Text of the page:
Promise us the clear, creamy complexion of a professionally made up or photoshopped model, and we buy by the boatload. We ignore science, particularly if we are still in tanning-bed denial. As long as there are humans who aren’t happy with their face, the bottom will never drop out of the do-it-yourself skin care industry.
6. Retail Therapy — Yes, we are in a prolonged economic downturn. Yes, unemployment hovers at 9 percent and most Americans’ wages are stalled or heading backward. No, Black Friday and the ensuing 29 shopping days do not produce as they once did. Yes, Americans finally are saving some money and (slightly) lowering their credit card debt. But abandon the real national pastime?
This is a nation in which consumer spending accounts for 70 percent of the domestic economy, a country whose citizens were advised by their government after 9/11 to show their patriotism by going shopping. And Target opened at midnight after Thanksgiving 2011.
7. Mood Altering Substances (Legal and Il-) — We may have the highest standard of living of any people who’ve inhabited Mother Earth, but we also are an unhappy, anxious, sleep-deprived, distracted, unfulfilled, oblivion-seeking lot. And we tend to combat these states by ingesting things that will tweak — or transform — our state of mind.
Whether it’s a quart of Jack Daniels, home-cooked meth or scores of available mood-altering prescription drugs, our need to mitigate or escape our misery should ensure the long future of Big Pharma, the liquor-beer-wine industry and the neighborhood pusher.
8. Sports Metaphors — Pro football teams may go 0-10, the NBA may argue itself into non-existence and baseball may become the purview of the terminally nostalgic, but sports lingo will not soon disappear from the English language. Just the clichéd “Step up to the plate” and “Level the playing field” can keep sports metaphors alive through the next 200 years.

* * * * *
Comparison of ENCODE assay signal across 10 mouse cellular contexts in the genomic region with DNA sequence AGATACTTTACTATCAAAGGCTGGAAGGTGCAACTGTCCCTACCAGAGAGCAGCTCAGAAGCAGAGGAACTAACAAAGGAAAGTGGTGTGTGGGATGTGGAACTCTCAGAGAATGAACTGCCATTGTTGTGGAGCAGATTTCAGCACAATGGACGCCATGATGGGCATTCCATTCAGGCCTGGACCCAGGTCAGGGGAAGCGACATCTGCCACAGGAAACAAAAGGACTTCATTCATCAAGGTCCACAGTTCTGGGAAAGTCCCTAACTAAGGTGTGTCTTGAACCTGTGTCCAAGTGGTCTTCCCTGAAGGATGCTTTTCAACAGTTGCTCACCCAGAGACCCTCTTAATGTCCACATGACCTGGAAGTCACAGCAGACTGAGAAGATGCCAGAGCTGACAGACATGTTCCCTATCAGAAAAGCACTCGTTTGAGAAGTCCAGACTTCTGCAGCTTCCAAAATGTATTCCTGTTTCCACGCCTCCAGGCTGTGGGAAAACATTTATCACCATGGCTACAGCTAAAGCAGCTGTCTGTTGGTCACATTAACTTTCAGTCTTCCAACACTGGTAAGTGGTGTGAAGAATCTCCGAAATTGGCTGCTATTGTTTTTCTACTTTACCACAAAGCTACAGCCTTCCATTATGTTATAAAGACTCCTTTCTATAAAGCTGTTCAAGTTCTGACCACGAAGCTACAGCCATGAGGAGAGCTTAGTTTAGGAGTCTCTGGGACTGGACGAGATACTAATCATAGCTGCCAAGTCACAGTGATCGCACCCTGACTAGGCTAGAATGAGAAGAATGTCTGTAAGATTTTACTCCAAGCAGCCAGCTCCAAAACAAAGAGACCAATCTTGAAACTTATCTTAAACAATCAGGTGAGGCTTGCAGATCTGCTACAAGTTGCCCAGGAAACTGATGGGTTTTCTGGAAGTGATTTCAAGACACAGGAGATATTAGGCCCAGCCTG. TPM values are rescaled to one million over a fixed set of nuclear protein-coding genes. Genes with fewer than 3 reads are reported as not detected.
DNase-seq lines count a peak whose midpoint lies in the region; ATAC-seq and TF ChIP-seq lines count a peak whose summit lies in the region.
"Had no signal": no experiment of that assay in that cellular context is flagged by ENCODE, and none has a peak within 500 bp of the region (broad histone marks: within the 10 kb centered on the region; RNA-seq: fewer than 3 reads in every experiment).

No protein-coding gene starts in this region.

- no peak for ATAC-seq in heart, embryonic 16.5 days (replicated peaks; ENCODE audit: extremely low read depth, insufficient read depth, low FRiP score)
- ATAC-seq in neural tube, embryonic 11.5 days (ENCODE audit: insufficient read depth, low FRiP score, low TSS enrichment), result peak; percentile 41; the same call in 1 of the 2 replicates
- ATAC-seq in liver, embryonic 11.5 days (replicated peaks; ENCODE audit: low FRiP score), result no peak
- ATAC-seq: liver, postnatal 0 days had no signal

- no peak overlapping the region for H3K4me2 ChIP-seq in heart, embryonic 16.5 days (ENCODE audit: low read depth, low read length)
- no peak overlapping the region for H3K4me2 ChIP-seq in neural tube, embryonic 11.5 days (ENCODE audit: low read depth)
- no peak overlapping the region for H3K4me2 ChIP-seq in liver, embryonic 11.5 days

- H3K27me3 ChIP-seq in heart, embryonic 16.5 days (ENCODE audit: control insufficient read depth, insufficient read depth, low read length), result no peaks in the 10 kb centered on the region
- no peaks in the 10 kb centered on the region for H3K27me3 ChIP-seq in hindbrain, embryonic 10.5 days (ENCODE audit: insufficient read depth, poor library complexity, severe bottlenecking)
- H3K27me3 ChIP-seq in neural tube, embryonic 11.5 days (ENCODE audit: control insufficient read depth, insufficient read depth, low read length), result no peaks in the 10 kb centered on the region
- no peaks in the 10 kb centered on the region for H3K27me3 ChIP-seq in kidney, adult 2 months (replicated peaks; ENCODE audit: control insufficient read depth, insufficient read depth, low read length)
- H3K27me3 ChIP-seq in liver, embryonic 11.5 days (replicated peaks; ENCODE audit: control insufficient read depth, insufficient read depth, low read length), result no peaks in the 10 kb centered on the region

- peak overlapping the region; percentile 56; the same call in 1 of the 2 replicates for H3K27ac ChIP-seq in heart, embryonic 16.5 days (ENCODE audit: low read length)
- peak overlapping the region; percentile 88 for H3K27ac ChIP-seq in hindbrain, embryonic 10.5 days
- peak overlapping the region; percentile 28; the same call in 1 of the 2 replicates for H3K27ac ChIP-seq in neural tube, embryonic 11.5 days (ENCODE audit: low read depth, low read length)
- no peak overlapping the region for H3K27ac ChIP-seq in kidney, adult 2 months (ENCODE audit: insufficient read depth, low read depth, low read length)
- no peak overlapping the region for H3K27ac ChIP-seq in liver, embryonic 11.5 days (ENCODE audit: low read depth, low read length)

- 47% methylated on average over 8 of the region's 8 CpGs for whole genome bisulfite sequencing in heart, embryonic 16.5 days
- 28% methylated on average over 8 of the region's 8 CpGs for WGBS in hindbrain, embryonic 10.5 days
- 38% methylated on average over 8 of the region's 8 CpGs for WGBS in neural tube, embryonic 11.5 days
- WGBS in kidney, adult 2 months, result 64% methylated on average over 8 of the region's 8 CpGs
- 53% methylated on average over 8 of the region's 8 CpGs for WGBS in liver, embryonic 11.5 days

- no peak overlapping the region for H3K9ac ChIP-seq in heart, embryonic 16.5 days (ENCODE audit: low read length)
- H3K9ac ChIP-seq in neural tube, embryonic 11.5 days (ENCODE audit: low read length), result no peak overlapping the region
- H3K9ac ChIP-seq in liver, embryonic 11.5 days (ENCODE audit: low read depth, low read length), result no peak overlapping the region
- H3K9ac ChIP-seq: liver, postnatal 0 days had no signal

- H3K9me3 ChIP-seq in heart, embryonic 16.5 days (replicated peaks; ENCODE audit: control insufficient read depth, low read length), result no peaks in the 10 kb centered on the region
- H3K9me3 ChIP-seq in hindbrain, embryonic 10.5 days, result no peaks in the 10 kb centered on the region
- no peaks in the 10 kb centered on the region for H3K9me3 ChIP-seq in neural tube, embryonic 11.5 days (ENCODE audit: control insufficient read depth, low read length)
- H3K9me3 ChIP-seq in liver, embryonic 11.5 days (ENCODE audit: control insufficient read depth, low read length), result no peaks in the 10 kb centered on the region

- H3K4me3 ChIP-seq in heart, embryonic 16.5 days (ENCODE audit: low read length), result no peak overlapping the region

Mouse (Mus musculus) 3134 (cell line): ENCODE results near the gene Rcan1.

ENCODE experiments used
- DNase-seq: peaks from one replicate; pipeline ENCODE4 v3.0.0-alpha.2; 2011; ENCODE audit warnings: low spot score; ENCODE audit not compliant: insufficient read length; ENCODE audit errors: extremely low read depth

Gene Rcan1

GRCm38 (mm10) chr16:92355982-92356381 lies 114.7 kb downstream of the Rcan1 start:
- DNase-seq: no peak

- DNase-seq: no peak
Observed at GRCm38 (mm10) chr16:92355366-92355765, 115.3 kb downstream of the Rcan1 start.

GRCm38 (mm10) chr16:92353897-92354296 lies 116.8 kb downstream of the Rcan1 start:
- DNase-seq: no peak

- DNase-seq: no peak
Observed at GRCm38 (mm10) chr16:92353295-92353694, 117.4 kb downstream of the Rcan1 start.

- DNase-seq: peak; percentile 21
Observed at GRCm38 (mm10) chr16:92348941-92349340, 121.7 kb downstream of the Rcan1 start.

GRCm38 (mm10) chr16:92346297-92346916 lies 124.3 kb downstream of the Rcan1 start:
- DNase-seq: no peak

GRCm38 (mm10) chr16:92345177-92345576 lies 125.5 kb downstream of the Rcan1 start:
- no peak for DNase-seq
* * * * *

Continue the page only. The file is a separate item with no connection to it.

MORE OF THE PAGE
Not to mention: “No harm, no foul.” “It’s a marathon, not a sprint.” “Swing for the fences.” “He (she, they) hit a home run (or grand slam).” “Hail Mary pass.” “Three yards and a cloud of dust.” “Drop back and punt.” “On the ropes.” “Down for the count.” “Out in left field.” “Neck and neck. “By a nose.” “Into the homestretch.” “Rounding third.” “Strike out.” “Take one for the team.” “Goal line stand.” “The whole nine yards.” “For all the marbles.” “Game changer.”
9. Balkanized Christianity — We proclaim ourselves, “One nation under God,” but that’s pretty much where the unity ends. From ancient denominations to newly minted storefront sects, it’s a vigorous game of “My God’s better than your God.” Unless the American Civil Liberties Union is involved as an adversary, Christians are about as united as Congress in word, practice and paths to salvation.
The Bible? There are more than 75 published versions of it in North America, alone, not to mention myriad (and conflicting) interpretations of chapter and verse. Perhaps if a Mormon is elected president, all will be well. Congress and Christians will come together as one and … oh, never mind.
In the meantime, the following email address is now open for further submissions to Things That Will NOT Disappear in Our Lifetime.
Stephanie Salter can be reached by email at SalterOpinion@gmail.com.